King of Swaziland changes his country’s name to Kingdom of eSwatini
When you are Africa’s last absolute monarch, it’s easy to do many things. And, as it turns out, one of them is abruptly changing the very name of your nation.
King Mswati III, Head of State of the Kingdom of Swaziland. Image by TIMOTHY A. CLARY/AFP/Getty Images
That is exactly was King Mswati III of Swaziland did this week, the surprise announcement being made during joint celebrations for his 50th birthday and the 50th anniversary of the country’s independence from British rule.
Malolotja Nature Reserve, Swaziland. Image by Heinrich van den Berg/Getty Images
The new name, which means ‘land of the Swazis’ has been bandied about before by the king of this small Southern African nation, most notably when he was addressing the UN General Assembly in 2017. The monarch feels that using eSwatini will reclaim the country’s pre-colonial moniker, as well as remove any confusion abroad between his homeland and Switzerland.
Emabutfo, Swazi king’s regiment during the Incwala ceremony, dance in honor of the king, Swaziland. Image by DeAgostini/Getty Images
Now that the official decree has been made, the wheels will need to be set in motion to change the numerous references to Swaziland within the country: license plates, internet domain names, government websites, police and military uniforms and, of course, the currency whose notes are emblazoned with the ‘Central Bank of Swaziland’. Internationally, the new name must also be officially registered with both the UN and Commonwealth. The announcement has been met by a mixed reaction at home, with some citizens feeling that the king should instead be dealing with pressing issues, such as the HIV/Aids epidemic, a struggling economy, low life expectancy and political reformation.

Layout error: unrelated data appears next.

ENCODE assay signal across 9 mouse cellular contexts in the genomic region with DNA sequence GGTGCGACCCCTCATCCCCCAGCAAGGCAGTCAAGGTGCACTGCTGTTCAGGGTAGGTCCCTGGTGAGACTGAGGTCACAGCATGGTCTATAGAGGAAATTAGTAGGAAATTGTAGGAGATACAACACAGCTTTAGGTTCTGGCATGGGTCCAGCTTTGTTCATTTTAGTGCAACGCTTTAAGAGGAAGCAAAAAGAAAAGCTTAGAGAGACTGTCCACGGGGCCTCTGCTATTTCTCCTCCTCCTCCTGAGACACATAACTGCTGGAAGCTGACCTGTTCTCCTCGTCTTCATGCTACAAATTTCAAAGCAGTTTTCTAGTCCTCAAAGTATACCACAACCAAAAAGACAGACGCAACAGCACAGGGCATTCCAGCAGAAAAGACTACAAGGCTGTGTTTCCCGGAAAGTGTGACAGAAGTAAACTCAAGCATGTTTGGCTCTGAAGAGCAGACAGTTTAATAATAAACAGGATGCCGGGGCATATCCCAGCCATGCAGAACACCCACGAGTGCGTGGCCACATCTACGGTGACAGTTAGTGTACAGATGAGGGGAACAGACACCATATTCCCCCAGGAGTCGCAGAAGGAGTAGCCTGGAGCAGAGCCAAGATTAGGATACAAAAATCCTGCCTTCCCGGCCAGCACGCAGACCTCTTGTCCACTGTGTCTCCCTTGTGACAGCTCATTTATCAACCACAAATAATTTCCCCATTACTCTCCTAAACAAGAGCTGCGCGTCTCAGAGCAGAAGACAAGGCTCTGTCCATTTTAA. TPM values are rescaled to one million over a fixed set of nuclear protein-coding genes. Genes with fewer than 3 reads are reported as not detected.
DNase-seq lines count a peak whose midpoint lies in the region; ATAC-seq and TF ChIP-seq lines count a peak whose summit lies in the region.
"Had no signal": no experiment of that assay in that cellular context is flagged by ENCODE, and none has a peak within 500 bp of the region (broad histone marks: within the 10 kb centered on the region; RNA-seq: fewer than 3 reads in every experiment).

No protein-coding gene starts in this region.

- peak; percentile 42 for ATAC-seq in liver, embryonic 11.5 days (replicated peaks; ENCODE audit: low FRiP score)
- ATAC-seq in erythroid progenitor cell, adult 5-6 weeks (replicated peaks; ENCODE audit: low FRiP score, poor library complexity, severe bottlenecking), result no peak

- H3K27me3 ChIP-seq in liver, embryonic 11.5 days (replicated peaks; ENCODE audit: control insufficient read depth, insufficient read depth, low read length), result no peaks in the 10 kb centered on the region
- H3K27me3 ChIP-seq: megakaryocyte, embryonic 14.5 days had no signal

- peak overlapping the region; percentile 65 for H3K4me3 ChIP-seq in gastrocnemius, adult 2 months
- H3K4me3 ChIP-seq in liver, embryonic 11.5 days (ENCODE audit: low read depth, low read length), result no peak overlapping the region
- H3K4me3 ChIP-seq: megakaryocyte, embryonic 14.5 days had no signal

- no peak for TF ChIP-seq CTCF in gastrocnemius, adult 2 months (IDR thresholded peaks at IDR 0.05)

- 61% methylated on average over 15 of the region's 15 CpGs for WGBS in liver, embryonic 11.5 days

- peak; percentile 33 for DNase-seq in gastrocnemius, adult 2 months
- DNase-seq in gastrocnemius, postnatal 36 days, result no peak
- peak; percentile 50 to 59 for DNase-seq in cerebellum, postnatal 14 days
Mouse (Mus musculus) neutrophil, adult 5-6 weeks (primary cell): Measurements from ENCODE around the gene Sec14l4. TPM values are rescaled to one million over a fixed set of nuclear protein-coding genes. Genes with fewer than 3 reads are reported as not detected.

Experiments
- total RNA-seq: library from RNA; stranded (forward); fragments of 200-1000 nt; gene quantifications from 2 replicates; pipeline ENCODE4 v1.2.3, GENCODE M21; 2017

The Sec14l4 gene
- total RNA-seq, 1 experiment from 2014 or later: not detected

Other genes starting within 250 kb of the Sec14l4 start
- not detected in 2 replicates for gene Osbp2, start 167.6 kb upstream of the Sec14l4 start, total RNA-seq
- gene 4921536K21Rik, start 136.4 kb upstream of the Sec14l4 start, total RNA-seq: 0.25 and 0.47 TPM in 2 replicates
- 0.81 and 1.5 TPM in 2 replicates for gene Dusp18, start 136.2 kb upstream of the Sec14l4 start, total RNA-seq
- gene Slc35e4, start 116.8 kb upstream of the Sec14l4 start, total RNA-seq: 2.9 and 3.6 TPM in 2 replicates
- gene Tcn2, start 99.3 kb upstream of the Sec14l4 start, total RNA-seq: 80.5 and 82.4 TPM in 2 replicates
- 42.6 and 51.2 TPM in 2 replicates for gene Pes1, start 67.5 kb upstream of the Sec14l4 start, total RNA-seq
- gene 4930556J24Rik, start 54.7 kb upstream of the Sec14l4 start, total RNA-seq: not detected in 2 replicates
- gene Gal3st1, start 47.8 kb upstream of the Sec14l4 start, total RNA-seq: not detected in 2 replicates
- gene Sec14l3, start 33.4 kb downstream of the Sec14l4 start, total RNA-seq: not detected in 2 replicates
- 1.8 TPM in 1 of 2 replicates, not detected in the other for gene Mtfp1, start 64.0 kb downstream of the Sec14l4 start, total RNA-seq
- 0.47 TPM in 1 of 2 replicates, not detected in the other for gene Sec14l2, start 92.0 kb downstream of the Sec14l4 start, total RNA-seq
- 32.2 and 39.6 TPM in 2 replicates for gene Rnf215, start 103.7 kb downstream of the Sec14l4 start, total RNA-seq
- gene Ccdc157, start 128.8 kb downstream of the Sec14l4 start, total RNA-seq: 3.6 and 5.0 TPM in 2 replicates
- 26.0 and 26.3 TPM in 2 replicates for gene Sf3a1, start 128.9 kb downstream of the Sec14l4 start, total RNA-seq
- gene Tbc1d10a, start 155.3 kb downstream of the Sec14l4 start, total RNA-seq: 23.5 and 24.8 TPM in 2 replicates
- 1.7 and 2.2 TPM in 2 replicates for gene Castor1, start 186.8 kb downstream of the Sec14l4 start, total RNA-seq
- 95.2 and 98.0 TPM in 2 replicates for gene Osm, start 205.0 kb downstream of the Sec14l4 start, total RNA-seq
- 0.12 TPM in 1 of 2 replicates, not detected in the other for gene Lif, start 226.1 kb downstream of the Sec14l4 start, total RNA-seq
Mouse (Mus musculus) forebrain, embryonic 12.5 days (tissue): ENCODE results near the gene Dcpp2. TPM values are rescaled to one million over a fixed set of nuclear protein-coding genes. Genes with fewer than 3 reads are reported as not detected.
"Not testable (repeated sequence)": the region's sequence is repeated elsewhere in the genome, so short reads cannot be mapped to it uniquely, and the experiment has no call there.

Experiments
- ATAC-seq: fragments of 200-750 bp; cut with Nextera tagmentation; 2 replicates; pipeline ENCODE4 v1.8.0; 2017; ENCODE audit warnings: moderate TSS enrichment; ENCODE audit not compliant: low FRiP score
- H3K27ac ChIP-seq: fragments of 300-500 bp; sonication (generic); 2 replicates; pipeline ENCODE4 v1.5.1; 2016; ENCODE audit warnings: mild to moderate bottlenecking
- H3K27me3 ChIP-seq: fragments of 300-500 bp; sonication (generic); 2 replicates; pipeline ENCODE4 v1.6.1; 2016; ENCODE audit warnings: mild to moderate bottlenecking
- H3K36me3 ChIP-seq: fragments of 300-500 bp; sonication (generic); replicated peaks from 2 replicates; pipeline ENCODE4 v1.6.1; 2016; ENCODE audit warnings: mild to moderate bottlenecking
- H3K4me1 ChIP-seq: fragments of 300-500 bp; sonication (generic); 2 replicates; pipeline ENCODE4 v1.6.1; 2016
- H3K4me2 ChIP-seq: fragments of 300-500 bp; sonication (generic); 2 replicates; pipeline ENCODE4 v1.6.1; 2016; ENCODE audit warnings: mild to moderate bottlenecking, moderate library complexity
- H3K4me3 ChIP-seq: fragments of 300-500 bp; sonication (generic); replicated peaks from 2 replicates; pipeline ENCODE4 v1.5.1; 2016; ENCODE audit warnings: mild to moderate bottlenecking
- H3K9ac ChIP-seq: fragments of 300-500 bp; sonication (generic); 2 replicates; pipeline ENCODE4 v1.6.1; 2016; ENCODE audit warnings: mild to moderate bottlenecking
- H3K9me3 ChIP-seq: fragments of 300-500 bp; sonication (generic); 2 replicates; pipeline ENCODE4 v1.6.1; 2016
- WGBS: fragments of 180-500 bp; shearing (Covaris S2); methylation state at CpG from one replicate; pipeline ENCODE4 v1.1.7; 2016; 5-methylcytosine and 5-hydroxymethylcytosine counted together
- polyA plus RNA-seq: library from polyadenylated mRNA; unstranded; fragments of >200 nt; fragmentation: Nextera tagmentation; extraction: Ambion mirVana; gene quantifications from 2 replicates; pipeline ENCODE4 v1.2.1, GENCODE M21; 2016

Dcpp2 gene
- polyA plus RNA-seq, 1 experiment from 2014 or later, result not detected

The Kingdom of eSwatini is a small landlocked country in Southern Africa, which is bordered to the south, west and north by South Africa, and to the east by Mozambique. The country is home to 1.3 million people. King Mswati III has been in power since 1986, shortly after he turned 18. His predecessor and father, King Sobhuza II, ruled for a record-breaking 82 years and 254 days until his death in 1982.
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